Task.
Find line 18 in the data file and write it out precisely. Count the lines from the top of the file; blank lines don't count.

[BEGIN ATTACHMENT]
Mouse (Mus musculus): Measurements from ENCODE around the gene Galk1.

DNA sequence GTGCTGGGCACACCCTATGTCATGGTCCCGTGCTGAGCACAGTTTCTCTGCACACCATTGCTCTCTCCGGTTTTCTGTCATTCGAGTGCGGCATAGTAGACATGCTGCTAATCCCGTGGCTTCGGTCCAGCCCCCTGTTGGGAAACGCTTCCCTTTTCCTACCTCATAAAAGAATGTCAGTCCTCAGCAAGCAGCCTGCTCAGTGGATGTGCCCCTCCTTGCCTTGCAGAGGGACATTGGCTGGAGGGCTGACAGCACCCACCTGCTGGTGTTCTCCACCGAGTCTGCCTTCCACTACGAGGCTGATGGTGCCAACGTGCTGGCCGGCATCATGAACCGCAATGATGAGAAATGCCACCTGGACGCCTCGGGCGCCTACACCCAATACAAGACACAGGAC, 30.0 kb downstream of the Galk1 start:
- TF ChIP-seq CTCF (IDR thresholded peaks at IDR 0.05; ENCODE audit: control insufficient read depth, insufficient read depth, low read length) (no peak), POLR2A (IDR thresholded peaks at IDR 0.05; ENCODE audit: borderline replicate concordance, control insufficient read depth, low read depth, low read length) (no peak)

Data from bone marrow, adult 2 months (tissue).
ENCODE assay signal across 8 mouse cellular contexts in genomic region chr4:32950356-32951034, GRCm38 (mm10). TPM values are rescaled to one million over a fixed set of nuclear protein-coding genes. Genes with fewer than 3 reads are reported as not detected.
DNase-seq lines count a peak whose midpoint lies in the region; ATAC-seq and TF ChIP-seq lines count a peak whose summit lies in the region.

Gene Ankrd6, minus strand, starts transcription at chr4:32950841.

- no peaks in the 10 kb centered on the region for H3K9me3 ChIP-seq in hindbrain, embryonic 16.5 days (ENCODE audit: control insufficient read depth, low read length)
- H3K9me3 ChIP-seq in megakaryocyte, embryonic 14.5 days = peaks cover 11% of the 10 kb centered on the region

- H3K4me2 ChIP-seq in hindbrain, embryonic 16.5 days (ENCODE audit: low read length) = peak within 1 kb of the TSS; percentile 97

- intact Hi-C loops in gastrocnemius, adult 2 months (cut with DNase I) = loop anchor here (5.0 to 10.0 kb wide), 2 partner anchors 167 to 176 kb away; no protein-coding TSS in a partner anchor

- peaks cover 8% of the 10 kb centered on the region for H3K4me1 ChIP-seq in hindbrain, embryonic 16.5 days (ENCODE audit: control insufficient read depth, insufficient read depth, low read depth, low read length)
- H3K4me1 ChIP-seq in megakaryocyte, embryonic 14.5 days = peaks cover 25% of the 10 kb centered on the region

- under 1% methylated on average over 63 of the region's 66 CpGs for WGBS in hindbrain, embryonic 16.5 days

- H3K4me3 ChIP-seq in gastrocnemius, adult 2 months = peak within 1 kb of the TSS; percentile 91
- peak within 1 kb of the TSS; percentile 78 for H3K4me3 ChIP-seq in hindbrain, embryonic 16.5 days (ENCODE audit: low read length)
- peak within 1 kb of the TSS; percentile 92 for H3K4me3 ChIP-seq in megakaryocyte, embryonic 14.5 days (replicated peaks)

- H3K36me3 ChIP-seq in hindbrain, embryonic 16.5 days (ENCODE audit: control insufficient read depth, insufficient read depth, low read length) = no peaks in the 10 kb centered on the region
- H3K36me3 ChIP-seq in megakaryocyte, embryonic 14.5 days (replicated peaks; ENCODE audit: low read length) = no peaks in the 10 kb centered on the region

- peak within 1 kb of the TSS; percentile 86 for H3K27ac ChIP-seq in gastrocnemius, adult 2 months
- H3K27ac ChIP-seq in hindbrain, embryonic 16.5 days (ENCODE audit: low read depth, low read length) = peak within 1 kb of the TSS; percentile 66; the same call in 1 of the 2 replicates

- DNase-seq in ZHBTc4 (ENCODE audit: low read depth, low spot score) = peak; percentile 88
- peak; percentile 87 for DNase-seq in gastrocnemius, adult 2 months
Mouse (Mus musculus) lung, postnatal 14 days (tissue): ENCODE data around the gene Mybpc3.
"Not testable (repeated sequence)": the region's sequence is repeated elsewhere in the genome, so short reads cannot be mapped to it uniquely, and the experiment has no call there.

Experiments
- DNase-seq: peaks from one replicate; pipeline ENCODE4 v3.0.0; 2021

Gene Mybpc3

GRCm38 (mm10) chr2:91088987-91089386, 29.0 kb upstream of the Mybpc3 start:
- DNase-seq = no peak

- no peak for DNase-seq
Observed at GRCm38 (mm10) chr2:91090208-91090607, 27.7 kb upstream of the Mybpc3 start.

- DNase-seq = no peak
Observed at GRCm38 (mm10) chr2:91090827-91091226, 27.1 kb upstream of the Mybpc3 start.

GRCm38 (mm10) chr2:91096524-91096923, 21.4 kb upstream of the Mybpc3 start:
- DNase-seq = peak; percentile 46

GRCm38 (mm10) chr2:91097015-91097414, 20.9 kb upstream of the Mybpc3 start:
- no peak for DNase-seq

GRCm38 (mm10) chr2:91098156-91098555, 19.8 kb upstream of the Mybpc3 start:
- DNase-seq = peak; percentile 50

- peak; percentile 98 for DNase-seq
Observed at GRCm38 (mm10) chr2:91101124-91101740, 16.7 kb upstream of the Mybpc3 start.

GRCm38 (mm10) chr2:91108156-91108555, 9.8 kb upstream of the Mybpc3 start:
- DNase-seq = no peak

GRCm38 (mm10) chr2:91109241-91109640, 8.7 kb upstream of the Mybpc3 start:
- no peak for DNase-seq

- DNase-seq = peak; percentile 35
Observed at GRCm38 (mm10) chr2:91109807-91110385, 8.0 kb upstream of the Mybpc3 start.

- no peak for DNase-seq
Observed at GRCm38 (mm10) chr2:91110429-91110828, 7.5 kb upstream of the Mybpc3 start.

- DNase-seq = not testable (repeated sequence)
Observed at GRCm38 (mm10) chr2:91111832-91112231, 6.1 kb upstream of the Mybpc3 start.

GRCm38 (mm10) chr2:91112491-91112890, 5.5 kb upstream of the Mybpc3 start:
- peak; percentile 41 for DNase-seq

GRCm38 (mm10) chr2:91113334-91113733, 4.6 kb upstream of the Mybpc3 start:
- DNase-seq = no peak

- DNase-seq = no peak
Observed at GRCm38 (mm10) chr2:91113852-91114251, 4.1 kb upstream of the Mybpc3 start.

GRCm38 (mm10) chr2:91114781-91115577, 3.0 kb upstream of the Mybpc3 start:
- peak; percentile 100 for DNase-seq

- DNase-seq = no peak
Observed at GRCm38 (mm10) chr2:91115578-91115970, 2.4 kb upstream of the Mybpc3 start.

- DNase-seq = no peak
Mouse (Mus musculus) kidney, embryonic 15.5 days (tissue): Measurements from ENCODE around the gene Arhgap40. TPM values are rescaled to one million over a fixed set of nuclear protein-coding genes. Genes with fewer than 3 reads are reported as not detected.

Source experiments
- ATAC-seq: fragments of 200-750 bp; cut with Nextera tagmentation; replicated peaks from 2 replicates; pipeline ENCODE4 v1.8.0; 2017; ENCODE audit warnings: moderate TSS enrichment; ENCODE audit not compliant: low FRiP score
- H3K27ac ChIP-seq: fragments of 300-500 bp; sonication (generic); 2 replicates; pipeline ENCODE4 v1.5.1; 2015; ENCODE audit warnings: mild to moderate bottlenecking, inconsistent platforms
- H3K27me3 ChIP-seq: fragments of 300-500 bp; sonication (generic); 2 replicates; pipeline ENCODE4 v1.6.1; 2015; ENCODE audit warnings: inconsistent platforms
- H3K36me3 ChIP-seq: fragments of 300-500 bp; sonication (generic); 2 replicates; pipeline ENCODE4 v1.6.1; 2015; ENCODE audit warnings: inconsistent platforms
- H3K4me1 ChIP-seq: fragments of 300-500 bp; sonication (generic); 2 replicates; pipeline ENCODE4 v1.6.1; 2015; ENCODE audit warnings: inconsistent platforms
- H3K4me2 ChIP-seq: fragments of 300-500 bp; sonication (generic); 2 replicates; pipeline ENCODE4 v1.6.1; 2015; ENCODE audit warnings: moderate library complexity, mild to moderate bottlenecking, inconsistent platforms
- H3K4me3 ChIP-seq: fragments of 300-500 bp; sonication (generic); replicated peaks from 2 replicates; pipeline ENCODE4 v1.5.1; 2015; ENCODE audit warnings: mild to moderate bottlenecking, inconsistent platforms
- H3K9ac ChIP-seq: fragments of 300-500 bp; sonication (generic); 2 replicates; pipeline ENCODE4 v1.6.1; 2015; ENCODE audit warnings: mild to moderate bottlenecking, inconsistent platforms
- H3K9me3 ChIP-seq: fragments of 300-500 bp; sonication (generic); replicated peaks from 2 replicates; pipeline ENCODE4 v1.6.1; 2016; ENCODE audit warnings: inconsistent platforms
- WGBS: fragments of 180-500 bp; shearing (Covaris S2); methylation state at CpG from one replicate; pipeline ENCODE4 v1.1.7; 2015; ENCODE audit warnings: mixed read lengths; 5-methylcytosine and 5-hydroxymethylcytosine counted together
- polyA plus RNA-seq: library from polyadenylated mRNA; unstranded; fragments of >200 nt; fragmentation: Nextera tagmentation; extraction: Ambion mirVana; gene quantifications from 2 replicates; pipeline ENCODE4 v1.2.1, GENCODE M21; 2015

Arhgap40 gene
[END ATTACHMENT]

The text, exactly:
- H3K36me3 ChIP-seq in hindbrain, embryonic 16.5 days (ENCODE audit: control insufficient read depth, insufficient read depth, low read length) = no peaks in the 10 kb centered on the region